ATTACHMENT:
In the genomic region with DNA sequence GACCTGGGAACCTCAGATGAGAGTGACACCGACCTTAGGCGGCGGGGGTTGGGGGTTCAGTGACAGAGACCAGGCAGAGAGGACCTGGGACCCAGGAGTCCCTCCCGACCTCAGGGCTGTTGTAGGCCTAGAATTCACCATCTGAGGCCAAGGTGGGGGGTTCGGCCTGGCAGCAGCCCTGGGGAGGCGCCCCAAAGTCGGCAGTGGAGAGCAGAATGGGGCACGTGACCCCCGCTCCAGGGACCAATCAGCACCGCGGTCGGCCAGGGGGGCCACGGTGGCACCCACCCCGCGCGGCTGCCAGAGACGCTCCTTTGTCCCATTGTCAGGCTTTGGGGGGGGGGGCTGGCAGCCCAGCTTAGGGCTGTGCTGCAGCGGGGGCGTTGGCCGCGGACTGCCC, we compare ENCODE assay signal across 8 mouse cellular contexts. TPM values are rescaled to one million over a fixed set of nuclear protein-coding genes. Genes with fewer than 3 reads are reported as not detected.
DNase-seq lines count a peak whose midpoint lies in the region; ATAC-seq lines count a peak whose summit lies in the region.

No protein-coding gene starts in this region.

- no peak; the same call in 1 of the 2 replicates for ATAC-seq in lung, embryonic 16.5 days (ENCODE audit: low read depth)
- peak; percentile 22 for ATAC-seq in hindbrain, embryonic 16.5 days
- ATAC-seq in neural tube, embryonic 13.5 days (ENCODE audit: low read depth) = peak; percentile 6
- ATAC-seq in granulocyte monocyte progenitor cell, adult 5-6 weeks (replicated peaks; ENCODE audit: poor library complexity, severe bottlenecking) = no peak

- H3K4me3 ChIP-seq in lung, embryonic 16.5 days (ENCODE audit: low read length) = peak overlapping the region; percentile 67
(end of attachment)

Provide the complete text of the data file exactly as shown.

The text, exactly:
In the genomic region with DNA sequence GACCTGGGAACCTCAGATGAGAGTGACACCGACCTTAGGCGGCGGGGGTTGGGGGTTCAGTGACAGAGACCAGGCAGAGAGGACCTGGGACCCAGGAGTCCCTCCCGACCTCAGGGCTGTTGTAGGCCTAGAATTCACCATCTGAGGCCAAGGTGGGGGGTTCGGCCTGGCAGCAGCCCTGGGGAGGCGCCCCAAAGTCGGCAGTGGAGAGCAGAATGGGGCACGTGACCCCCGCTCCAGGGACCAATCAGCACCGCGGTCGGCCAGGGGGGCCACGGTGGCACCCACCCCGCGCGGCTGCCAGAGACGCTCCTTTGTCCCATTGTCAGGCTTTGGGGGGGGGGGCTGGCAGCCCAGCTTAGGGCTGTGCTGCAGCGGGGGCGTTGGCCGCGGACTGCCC, we compare ENCODE assay signal across 8 mouse cellular contexts. TPM values are rescaled to one million over a fixed set of nuclear protein-coding genes. Genes with fewer than 3 reads are reported as not detected.
DNase-seq lines count a peak whose midpoint lies in the region; ATAC-seq lines count a peak whose summit lies in the region.

No protein-coding gene starts in this region.

- no peak; the same call in 1 of the 2 replicates for ATAC-seq in lung, embryonic 16.5 days (ENCODE audit: low read depth)
- peak; percentile 22 for ATAC-seq in hindbrain, embryonic 16.5 days
- ATAC-seq in neural tube, embryonic 13.5 days (ENCODE audit: low read depth) = peak; percentile 6
- ATAC-seq in granulocyte monocyte progenitor cell, adult 5-6 weeks (replicated peaks; ENCODE audit: poor library complexity, severe bottlenecking) = no peak

- H3K4me3 ChIP-seq in lung, embryonic 16.5 days (ENCODE audit: low read length) = peak overlapping the region; percentile 67